Rich Hornbuckle
Are you really paranoid if they really are out to get you? And of course, you have a brain implant. Not a bad thriller. A nicely formed twisted family augmented by Las Vegas regulars for a cast of characters, partially set in the never boring confines of Chi-town.
Yvonne
Not exactly sure that I understand Pythagoras, his teachings or his followers. In short, they are a cult with aspirations at proving how the world may come to then end. In the end it's really about terrorism right and the ultimate greed of power.

Still the plotting was nice, good versus bad, with a girl in the middle where 1/2 of the people want to save while another group wants to destroy her or at least the mechanics that she carries around in her head and which she feels is the most connected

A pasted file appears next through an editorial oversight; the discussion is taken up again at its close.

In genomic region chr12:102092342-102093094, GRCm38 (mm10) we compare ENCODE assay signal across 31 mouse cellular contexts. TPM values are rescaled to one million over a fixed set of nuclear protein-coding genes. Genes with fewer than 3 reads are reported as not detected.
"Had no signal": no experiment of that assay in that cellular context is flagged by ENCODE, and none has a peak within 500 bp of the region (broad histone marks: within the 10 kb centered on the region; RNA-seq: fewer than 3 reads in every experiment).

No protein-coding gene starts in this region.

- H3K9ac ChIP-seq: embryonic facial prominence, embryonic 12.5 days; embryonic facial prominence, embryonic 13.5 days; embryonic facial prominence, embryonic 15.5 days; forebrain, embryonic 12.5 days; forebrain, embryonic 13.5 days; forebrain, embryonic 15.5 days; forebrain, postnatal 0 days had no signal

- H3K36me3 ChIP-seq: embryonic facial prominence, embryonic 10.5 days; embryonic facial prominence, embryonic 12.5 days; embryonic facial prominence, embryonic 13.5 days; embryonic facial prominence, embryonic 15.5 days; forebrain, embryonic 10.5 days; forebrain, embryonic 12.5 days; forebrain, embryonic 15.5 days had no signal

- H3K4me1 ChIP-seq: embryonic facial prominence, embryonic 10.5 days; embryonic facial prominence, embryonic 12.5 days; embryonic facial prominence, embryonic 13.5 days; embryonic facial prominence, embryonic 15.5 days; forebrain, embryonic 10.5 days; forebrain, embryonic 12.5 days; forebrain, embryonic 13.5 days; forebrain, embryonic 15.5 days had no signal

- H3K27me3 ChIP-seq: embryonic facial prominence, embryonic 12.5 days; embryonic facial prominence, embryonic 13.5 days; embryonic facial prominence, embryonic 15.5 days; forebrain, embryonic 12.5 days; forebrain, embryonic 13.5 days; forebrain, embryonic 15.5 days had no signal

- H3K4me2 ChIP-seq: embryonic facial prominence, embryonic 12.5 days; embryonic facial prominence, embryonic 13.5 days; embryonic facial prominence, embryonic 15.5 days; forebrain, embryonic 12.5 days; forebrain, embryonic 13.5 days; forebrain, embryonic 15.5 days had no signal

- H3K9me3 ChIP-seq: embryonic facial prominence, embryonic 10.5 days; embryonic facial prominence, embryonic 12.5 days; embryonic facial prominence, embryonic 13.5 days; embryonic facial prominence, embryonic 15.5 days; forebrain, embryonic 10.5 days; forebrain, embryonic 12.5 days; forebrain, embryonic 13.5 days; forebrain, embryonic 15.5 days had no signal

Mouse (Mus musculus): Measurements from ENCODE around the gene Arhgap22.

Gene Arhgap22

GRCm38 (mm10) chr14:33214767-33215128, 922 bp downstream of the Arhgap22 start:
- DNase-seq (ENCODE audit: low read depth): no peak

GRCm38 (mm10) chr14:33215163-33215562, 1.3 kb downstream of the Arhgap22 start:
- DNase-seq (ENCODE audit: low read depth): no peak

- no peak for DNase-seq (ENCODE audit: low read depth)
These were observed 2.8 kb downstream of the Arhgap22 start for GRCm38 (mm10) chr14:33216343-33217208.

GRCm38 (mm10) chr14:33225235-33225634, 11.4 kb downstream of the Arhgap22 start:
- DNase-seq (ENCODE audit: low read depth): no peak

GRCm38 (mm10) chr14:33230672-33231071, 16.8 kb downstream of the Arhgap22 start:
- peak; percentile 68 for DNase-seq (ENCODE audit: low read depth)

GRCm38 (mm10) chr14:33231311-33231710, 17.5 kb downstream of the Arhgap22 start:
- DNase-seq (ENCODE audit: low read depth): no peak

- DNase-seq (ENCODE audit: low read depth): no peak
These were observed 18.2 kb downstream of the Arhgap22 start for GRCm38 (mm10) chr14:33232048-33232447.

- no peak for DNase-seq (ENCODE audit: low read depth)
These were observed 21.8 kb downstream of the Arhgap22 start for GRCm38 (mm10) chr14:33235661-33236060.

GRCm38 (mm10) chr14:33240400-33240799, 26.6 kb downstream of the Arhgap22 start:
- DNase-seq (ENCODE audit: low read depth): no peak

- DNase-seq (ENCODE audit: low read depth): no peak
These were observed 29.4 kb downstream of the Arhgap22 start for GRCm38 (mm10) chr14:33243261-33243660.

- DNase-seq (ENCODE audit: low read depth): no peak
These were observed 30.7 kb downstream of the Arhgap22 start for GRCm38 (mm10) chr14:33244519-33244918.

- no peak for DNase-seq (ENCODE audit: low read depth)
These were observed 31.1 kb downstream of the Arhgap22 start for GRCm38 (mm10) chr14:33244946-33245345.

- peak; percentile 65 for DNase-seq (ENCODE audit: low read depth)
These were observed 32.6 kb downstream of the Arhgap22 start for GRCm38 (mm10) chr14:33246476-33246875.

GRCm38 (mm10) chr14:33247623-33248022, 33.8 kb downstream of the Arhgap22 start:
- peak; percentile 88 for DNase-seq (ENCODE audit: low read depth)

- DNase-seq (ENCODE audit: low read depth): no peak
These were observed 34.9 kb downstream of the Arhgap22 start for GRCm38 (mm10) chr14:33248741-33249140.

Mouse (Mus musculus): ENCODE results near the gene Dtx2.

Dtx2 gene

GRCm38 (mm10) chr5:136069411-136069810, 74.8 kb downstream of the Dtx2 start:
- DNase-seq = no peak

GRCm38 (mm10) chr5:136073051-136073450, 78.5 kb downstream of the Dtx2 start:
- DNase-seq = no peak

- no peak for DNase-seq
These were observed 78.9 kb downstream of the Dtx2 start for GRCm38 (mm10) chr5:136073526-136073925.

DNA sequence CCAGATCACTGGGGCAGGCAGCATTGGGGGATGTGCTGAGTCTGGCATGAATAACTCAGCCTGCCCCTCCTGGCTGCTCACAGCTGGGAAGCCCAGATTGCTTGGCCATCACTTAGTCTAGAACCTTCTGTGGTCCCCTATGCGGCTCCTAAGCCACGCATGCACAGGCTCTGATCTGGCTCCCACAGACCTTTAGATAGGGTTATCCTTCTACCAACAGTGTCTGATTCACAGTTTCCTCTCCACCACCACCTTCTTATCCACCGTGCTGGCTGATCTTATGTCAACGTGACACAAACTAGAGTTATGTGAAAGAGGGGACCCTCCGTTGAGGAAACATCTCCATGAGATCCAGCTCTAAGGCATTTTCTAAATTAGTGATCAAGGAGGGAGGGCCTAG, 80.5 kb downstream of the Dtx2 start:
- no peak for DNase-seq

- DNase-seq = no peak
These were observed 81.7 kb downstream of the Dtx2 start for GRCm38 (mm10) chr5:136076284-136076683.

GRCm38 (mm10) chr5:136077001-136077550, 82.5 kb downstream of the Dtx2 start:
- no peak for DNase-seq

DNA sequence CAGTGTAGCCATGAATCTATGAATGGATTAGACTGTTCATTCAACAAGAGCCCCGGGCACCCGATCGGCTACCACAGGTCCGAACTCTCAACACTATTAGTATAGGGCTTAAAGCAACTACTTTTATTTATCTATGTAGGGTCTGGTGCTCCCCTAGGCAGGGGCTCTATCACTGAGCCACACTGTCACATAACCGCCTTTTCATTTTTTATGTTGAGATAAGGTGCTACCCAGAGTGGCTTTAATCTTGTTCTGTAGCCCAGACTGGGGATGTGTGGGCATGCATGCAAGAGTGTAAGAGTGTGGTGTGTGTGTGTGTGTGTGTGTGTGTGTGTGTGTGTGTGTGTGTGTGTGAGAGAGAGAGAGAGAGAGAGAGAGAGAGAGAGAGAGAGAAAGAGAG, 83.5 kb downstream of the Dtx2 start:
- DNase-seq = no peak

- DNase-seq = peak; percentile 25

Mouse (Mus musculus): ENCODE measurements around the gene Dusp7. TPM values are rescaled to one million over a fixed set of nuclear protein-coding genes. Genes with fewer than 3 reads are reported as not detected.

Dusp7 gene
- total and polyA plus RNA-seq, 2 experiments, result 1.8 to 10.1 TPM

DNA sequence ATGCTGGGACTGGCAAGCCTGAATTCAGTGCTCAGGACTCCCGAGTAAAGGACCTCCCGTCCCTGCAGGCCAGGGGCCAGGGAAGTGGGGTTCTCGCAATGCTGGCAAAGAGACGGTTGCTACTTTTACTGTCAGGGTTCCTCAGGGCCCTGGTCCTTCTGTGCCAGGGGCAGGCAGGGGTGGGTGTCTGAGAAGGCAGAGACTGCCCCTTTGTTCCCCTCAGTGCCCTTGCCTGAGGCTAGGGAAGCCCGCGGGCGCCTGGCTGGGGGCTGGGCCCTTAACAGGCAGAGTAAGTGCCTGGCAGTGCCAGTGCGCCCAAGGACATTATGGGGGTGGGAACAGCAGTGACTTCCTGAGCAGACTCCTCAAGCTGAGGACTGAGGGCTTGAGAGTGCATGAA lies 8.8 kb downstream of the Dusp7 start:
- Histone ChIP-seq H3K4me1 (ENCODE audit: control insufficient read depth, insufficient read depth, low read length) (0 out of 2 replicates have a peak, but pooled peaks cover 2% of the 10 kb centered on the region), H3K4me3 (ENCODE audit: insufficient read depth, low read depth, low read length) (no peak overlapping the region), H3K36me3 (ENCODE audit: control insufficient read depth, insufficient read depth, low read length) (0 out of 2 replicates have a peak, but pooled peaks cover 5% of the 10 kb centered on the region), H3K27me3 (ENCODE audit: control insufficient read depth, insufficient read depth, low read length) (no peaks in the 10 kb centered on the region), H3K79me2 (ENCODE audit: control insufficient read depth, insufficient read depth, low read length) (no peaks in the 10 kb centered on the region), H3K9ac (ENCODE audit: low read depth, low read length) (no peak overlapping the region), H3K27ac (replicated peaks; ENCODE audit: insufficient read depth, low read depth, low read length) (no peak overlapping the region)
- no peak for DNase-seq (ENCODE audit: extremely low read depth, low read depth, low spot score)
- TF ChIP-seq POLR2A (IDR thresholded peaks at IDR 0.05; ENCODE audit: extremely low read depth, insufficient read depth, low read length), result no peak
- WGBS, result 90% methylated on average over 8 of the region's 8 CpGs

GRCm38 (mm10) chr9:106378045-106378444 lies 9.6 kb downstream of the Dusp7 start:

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Laura de Leon
This book isn't for everyone, but I certainly enjoyed it. I also enjoyed the Da Vinci Code, which this book certainly reminded me of (Except that it featured Pythagoras rather than Da Vinci and a secret society of mathematicians rather than Catholic priests. And the writing was better overall.).

I wish that it had concentrated more on Canada and Wayne, since I didn't feel I got to know them as well as their key roles in the book would justify. It simply wasn't a character oriented book.

The conspi